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Good social media blogs

Trying to keep up with how to use social media to market your company can be a job in itself.  Here are some people who make it easier for you.

Hubspot

Social Media Today

Chris Brogan

Andrew Chen

Twitter Handbook

Is Yelp a business, community service or not for profit? Paging Comrade Lenin.

Calley Nye wrote today about Yelp and its impact on companies reviewed there.  Yelp presents itself as a place where the community can gather to share its experiences with businesses — and Yelp likes to invoke conversation as a core concept.  The site is gaining in popularity, and negative reviews can break a business, particularly a restaurant.  So businesses are forming alternate sites to combat the effect. 

Why don’t these businesses just bring the argument or discussion to Yelp?  Because Yelp won’t let them.  Yelp does not permit businesses to respond one way or the other to a review.  This is a shame, because the young company is leaving valuable conversation on the table.  And missing the point of social media.  

Or at least that’s how a lot of people see it.  I’m starting to notice a devilish little trend among startups that seek to change the world.  They reap the benefits of a capitalistic structure without contributing to it.  In this case, Yelp could be helping to evangelize the importance of companies listening to and actually talking with customers — and Yelp could be setting itself up as the nexus of the interaction

Instead, the company is kidding itself — or trying to kid us — into thinking it is leveling the playing field by going after nasty business owners and putting more power into the hands of the “community.”  That businesses are not part of the community!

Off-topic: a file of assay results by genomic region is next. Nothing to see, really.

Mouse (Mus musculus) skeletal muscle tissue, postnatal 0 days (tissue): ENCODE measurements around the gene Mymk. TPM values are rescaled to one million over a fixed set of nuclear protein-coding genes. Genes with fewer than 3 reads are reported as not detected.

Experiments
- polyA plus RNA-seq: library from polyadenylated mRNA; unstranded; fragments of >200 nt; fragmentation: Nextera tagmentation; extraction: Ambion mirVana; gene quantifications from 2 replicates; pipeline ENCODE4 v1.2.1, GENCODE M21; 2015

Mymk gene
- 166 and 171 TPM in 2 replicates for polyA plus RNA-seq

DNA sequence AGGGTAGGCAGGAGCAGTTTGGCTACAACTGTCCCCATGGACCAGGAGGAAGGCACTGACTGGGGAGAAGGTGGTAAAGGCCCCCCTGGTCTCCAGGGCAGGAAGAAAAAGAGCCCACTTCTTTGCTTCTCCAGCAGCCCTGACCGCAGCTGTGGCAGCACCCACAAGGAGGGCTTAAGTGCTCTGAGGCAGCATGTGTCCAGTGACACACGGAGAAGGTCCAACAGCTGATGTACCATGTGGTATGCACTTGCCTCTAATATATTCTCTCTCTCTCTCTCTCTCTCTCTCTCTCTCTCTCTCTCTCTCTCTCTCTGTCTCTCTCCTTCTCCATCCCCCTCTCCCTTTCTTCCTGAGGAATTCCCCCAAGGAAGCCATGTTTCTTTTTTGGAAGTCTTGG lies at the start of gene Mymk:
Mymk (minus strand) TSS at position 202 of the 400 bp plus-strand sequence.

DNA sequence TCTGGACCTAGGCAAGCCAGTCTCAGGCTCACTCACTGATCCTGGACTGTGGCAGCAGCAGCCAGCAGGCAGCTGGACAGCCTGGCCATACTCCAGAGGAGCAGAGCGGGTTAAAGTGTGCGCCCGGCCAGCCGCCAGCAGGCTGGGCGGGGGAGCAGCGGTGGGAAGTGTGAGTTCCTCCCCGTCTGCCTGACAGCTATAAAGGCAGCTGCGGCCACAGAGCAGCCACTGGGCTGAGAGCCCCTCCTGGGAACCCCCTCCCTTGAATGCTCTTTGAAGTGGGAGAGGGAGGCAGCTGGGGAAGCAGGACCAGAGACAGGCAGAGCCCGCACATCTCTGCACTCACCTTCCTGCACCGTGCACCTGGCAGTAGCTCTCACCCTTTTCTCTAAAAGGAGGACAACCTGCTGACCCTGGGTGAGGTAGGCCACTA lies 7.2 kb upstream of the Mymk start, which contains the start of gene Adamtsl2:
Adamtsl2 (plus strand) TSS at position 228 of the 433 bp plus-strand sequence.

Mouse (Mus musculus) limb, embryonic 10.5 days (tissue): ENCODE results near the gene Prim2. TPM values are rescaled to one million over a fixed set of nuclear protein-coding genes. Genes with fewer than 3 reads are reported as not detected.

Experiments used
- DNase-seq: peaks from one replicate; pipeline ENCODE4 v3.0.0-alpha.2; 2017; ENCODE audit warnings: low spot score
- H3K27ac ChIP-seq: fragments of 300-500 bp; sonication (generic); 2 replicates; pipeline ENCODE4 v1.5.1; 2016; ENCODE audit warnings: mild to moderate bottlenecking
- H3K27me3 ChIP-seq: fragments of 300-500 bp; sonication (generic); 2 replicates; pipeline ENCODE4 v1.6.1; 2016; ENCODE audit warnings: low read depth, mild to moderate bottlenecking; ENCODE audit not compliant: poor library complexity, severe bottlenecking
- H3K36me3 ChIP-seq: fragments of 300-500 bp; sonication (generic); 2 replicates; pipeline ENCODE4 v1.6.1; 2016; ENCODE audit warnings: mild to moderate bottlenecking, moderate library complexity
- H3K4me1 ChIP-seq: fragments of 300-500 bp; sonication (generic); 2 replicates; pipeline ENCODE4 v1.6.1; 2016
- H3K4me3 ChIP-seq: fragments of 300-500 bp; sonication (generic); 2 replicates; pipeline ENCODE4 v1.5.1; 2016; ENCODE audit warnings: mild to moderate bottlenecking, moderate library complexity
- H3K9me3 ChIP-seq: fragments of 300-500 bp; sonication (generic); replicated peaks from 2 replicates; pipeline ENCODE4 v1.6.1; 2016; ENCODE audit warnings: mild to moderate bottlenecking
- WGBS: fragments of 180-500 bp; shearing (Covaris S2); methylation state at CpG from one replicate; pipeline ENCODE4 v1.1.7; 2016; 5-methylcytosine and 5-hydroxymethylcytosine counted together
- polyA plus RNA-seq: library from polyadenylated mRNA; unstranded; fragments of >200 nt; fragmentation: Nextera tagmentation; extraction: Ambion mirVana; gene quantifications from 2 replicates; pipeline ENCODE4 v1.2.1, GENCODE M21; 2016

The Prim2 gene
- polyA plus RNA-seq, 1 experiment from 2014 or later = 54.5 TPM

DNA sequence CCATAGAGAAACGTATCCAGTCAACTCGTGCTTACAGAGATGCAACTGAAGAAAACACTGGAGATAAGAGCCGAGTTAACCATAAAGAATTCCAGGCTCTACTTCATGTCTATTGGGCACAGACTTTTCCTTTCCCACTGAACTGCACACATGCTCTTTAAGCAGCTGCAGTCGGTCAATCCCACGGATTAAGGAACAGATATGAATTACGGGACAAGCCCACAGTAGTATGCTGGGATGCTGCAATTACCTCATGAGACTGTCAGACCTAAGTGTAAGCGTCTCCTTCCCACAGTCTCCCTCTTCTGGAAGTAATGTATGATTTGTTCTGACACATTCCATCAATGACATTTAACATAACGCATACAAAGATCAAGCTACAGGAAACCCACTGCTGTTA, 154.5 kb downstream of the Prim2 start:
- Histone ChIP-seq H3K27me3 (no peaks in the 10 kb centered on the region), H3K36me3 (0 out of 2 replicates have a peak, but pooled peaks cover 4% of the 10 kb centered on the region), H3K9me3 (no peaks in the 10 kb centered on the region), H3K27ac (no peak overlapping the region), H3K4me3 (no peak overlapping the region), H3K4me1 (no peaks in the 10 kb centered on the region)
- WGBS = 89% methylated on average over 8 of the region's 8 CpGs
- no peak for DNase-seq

Wait a minute.

Is Yelp a business?  And if so,  because Yelp’s CEO [a business term] created a loyalty hierarchy consisting of community, consumers and businesses, as articulated to none other than THE NEW YORK TIMES, into which category does Yelp fall?  Finally, by whose universal standard are Yelp-reviewed businesses measured?  If the answer is the community’s, then who decides the community?  Or are we going to check with Comrade Lenin via seance?

I love it when a startup presents itself as anti-establishment as it indulges in the third oldest profession to make money.  That would be advertising.

Anyway, I find it hard to believe that Yelp’s mission is either noble or democratic.  At least, not any more than any other business trying to launch, make money and do business ethically.  So let’s use Yelp for what it is — a repository of reviews we can use for information but for nothing more.  And let’s not be used by it.

Out of the mouths of babes, the key success factor for social media success

Social media startups are giving people, and soon, companies, new and sometimes startling ways to strengthen their communities.  These startups are introducing what I believe is an entirely new age, as influential and society-changing as the Industrial Age.

But first.  There is a great deal we can learn from studying history and the factors essential to success in rolling out new technology.  Remember, there were a lot of wacky inventions that lasted just a few days in the early stages of the Industrial Revolution.  We're going to see the same in our day.

One of the success factors:  make sure your invention not only works but is relevant to the people you want using it.  And accept when people don't find it relevant.

It was a great pleasure to read Jessica Mah's blog post today about this very subject.  Jessica is an entrepreneur stepping out of early fame without losing her balance.  She's someone to watch.  And not just because she's so young and a woman.  She is using her head.

Read this post.  You'll enjoy it.

Jessicanextwebsmall